|Mount Greylock School Committee Sends 'Multipurpose' Building Out to Bid|
|By Stephen Dravis, iBerkshires Staff|
02:41AM / Thursday, February 07, 2019
WILLIAMSTOWN, Mass. — The Mount Greylock School Committee is moving forward with a plan to build a 6,400-square-foot multipurpose building to the south of the middle-high school.
At a special afternoon meeting of the committee last week, the panel authorized architect Perkins Eastman to release bid documents with a stated budget of $2.1 million for the building, which would house the district's central administration, storage space for Mount Greylock's groundskeepers, space for the school's athletics program and, potentially, a public restroom to service the playing fields.
With soft costs included, the final project could end up costing the district closer to $2.4 million, Perkins Eastman's Dan Colli told the committee.
"Take whatever bid you get and add $300[thousand]-ish," he said.
The School Committee was at first taken aback by cost estimates that were $350,000 higher than numbers the district heard as recently as last summer.
"The biggest changes were plumbing, electrical and HVAC," Colli said, indicating that the initial estimator had underestimated the cost for those functions in the planned pre-fabricated building. "We also added a belt of [concrete masonry unit] around the base. We thought bringing siding down to the base was not the best for durability."
The "sticker shock," as Chairman Joe Bergeron put it, had the committee members looking for ways to scale back the cost of the building and eventually led them to a strategy of including the public restrooms as an "add alternate," which allows general contractors to file bids with and without the bathrooms. That way the district can proceed with the other critically needed components of the building and return to the bathroom issue at a later date — like when it develops a plan for the rest of the athletic field renovations.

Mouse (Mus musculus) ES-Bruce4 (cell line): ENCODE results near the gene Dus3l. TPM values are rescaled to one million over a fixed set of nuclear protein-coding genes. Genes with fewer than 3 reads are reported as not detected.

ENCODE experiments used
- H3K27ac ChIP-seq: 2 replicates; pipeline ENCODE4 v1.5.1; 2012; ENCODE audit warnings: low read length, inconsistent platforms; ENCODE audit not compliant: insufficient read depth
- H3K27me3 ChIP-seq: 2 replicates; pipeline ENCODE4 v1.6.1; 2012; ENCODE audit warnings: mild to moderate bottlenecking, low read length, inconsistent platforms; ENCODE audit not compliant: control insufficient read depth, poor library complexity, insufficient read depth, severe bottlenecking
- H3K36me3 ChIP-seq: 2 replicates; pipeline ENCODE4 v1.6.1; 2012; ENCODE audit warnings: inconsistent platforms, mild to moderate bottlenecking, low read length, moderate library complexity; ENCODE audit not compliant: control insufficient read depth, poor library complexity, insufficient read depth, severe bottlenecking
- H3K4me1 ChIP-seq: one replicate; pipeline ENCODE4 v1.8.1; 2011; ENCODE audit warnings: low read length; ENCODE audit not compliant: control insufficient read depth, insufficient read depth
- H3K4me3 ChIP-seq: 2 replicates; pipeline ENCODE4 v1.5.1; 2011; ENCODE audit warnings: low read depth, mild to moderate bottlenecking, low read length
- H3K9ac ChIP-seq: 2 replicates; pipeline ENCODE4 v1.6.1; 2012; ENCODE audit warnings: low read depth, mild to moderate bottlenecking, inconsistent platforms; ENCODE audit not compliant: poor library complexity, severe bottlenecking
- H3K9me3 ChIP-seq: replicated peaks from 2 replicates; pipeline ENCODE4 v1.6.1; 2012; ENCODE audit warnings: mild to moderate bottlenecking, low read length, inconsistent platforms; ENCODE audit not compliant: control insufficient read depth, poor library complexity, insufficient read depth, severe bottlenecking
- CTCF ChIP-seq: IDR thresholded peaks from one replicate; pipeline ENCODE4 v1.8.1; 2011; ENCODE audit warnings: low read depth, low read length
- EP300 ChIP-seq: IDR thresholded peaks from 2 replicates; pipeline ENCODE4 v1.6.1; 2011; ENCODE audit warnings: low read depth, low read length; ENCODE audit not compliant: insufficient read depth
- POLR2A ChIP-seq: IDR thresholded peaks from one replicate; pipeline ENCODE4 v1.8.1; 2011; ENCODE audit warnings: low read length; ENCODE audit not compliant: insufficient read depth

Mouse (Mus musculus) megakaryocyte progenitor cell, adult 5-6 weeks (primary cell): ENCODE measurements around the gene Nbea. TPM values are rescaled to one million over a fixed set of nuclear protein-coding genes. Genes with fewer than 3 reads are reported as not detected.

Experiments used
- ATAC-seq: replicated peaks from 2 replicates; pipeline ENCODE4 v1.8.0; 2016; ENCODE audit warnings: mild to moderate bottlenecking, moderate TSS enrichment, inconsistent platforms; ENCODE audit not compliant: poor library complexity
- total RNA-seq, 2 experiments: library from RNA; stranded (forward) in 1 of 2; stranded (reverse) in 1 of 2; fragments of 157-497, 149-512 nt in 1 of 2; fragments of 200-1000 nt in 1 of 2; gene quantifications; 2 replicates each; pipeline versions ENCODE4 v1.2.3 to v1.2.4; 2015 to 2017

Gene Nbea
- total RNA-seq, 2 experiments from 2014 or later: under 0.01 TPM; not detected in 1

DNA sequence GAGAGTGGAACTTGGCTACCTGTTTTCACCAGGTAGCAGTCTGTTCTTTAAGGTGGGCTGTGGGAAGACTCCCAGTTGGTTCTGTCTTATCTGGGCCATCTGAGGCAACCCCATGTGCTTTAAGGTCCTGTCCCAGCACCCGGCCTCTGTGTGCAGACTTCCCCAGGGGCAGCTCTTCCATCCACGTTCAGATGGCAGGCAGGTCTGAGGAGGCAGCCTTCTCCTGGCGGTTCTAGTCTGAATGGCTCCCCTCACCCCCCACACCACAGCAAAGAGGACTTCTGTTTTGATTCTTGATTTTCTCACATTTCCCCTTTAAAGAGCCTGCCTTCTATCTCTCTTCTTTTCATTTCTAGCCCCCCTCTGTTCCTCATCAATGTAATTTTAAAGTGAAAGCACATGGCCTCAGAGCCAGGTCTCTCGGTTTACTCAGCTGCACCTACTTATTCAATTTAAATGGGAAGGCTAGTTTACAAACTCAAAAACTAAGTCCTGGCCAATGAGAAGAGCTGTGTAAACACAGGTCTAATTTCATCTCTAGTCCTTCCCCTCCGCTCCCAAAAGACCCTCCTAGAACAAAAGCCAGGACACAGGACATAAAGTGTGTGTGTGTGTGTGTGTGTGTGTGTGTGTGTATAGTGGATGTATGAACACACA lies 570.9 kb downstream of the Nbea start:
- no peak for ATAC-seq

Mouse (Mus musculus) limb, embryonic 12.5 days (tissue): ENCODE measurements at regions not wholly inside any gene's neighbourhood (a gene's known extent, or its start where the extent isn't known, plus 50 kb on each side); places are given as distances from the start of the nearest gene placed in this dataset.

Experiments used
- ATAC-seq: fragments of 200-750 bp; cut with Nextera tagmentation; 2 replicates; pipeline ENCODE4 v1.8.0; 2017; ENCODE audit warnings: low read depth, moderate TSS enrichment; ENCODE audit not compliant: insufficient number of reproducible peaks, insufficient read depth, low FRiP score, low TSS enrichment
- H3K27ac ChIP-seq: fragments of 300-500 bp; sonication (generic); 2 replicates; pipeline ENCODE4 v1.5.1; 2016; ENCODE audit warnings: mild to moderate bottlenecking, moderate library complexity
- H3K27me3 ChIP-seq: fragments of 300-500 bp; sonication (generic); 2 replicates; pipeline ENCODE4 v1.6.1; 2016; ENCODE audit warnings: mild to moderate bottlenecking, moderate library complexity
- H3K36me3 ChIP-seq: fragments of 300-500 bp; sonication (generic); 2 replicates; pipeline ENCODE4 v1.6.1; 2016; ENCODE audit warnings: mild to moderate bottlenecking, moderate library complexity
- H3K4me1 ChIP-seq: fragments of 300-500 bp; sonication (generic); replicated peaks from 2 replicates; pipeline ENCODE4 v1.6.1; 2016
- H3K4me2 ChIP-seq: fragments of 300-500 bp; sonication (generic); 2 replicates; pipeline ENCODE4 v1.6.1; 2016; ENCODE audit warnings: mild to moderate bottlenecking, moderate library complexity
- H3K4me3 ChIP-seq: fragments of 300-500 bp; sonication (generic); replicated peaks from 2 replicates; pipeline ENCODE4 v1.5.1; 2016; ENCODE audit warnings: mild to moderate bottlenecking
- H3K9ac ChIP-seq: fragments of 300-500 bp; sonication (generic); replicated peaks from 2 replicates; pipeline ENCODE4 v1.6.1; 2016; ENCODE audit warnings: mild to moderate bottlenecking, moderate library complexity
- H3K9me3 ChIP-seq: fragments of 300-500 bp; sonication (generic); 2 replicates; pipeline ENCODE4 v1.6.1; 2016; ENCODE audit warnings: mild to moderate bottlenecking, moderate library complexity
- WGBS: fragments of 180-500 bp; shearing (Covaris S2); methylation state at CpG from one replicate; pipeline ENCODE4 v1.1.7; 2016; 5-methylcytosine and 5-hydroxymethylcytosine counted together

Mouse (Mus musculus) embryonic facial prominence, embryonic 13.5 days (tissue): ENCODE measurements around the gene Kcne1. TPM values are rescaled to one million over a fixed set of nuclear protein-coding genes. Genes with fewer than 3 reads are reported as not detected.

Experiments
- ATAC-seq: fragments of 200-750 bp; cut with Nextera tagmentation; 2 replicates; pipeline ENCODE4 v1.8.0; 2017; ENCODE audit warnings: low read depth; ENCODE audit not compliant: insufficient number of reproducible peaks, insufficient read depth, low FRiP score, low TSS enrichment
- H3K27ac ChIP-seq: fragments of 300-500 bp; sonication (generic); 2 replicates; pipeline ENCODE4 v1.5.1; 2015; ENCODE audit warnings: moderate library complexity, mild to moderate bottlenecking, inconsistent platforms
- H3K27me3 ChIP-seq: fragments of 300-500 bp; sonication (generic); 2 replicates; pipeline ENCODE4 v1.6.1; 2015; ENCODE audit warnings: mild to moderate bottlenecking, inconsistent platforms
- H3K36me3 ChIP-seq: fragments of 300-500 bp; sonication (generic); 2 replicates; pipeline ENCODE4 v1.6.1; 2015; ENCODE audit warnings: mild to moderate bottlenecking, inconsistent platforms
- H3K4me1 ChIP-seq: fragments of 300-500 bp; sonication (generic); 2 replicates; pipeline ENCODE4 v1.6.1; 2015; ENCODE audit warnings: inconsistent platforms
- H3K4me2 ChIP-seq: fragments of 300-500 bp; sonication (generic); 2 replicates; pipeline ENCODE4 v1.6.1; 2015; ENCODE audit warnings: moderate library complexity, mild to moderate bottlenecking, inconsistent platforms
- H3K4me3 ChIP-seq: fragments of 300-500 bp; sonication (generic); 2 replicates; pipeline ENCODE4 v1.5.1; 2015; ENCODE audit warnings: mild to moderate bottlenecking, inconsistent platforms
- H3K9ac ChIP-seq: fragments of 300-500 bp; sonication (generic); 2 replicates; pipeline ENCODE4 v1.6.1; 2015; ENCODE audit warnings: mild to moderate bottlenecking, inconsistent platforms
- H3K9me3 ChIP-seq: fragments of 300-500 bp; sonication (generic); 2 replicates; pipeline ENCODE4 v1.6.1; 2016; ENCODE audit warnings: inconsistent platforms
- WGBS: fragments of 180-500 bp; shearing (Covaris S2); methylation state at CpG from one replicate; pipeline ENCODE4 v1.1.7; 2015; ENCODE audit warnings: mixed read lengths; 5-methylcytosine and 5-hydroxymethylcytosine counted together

Colli said his firm could get the bid documents on the street as early as this week, allowing the district to open the bids this month an sign a contract in mid-March.
"Based on conversations with building manufacturers, they could get the building out here in June," Colli said. "We could have you in there in early October."
That would allow the district's administrative staff to move out of the construction trailers where they have been quartered since the demolition of the former "old" Mount Greylock began in the spring.
The district has known since the day it designed the renovated middle-high school that it would need to find a new home for the superintendent and her staff, who were displaced from their former offices at Mount Greylock. The Massachusetts School Building Authority, which is participating in funding for Mount Greylock's $64 million addition/renovation project, does not fund space for such administration, leading to the district's decision to keep it out of the "new" school building.
Fortunately for the district, it received at the project's outset a $5 million gift from Williams College.
District officials decided early on not to use any of that $5 million toward the addition/renovation project itself because to do so effectively would have reduced the state match from the MSBA.